loqu-, -loquence, -loquent, -loquently, -loquy, -iloquent, -iloquently

(Latin: talk, speak, say)

This loqu unit is directly related to the "talk, speak, say, word, speech" locu- family unit.

A modification of the voice sounds, by which they are intensified and heightened in pitch; observed in auscultation of the chest in certain cases of intro-thoracic disease.
caco√ęthes loquendi, cacoethes loquendi (a Latin expression)
Compulsive talking or an uncontrollable desire for excessive talking or making speeches: An example of caco√ęthes loquendi is anyone who goes on talking and talking and won't stop; or who talks more and says less.
capriloquism (s) (noun), capriloquisms (pl)
1. Egophony, or increased resonance of voice sound: Capriloquism has a high-pitched bleating characteristic, like that of a goat.

Capriloquism is also known as "bronchoegophony", "egobronchophony", "tragophonia", and "tragophony".
2. Etymology: from Latin caper, "goat", + loquor, "to speak".

Amphoric voice or denoting the sound heard in percussion and auscultation, resembling the noise made by blowing across the mouth of an empty bottle.

Auscultation is the medical act of listening for sounds within the body, chiefly for ascertaining the condition of the lungs, heart, pleura, abdomen and other organs, and for the detection of pregnancy.

circumloquacious (adjective), more circumloquacious, most circumloquacious
Referring to someone who is using excessive language to evade a question, to obscure the truth, or to change the subject.
colloquia (pl)
1. Addresses to an academic meeting or seminar.
2. Academic meetings or seminars usually led by a different lecturer and on a different topic at each meeting.
colloquial (adjective), more colloquial, most colloquial
1. Appropriate to, used in, or characteristic of spoken language or of writing that is used to create the effect of conversation: When giving an informal talk at the end of his teaching career, Mr. Smart used colloquial, or familiar and everyday language, which was the common way of talking, as opposed to formal speaking.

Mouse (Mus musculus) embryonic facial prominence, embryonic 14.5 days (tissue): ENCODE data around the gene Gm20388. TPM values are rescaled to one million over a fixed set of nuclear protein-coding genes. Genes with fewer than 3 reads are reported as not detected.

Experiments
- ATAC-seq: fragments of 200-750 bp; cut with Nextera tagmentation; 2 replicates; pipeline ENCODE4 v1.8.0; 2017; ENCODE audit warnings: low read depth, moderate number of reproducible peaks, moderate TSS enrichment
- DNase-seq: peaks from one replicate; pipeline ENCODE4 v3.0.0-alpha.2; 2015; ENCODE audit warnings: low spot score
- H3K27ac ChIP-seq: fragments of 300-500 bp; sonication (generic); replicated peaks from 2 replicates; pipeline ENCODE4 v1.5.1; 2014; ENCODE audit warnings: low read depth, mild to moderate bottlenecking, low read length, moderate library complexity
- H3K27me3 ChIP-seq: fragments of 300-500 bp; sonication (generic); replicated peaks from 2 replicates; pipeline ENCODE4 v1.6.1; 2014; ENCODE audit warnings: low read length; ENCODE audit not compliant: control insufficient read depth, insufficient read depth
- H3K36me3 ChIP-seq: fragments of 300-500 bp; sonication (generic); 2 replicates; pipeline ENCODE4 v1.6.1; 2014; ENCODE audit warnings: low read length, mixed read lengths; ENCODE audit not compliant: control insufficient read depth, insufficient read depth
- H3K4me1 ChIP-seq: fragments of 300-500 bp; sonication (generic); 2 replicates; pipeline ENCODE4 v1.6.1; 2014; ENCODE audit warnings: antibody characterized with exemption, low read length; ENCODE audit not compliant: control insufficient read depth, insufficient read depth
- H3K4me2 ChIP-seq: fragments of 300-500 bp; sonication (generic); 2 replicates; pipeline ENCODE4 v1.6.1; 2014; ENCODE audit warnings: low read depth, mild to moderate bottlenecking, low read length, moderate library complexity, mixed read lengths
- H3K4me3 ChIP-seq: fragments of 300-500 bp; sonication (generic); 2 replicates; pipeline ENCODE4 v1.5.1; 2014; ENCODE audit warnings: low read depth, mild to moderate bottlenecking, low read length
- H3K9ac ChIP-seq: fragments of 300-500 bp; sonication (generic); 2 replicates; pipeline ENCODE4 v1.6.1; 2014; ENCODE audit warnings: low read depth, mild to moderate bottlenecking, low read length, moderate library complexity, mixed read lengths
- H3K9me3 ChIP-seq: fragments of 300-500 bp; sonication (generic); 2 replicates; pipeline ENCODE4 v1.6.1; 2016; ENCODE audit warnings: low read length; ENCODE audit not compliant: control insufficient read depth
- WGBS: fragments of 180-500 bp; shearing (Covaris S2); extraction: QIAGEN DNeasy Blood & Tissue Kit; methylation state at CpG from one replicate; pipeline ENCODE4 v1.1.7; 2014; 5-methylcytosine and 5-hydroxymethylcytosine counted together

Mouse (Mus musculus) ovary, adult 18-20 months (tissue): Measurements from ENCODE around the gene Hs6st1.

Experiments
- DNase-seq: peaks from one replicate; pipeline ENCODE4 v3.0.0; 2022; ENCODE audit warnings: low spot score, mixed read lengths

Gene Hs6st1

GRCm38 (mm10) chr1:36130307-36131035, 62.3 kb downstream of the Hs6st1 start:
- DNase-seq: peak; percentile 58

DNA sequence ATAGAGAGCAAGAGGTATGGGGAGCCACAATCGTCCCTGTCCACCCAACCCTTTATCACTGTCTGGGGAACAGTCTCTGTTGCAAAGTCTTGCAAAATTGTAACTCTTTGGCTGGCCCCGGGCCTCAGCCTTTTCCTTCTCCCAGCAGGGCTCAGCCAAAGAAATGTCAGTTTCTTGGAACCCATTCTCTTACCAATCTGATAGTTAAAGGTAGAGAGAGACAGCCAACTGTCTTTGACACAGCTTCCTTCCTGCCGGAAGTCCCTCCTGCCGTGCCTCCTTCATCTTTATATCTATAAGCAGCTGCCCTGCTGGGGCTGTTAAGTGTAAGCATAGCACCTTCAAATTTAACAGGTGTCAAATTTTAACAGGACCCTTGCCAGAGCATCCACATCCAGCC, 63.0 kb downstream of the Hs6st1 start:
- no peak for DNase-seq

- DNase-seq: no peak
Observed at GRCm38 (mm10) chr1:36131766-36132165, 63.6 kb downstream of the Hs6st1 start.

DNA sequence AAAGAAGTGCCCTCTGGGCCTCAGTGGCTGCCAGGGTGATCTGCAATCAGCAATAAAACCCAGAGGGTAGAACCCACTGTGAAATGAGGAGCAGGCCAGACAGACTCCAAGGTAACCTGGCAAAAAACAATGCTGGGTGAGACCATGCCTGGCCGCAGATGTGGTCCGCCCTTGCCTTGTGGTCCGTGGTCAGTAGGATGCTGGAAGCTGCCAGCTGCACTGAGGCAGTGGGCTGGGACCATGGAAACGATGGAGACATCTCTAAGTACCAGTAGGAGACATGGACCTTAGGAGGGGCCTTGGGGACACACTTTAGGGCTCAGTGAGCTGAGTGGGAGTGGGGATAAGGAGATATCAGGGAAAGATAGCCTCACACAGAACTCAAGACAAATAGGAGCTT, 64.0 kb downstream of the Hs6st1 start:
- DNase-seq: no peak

2. Characteristic of, or proper to, ordinary conversation: When talking to his peers, Jeff used colloquial terms when speaking English, as distinguished from formal or elevated language.
1. A form of speech or phrase proper to, or characteristic of, ordinary conversation; a colloquial expression.
2. An informal word or phrase that is more common in normal conversation than in formal speech or writing.
Informal words or expressions which are more suitable for use in speech than in writing.
A person who excels in the use of colloquialisms or informal expressions.
To make colloquial, informal, and familiar; such as, to colloquialize one's style of writing.
1. A reference to the use of colloquial expressions.
2. Used in, or characteristic of familiar, and informal conversation.
Someone who takes part in a normal conversation.
colloquium (s)
1. A conversation, dialogue, colloquy.
2. A meeting or an assembly for discussions; a conference, a council; specifically, an academic conference.
3. An academic conference or seminar in which a particular topic is discussed, often with guest speakers.
colloquize, colloquizes; colloquized, colloquizing (verbs)
1. To converse or talk in a formal way: "The judge colloquized with the defendant about his legal rights in the trial."
2. To have a formal discussion or conference: "The Senate was colloquizing about the bill presented by the House of Representatives."
Cross references of word families related directly, or indirectly, to: "talk, speak, speech; words, language; tongue, etc.": cit-; clam-; dic-; fa-; -farious; glosso-; glotto-; lalo-; linguo-; locu-; logo-; mythico-; -ology; ora-; -phasia; -phemia; phon-; phras-; Quotes: Language,Part 1; Quotes: Language, Part 2; Quotes: Language, Part 3; serm-; tongue; voc-.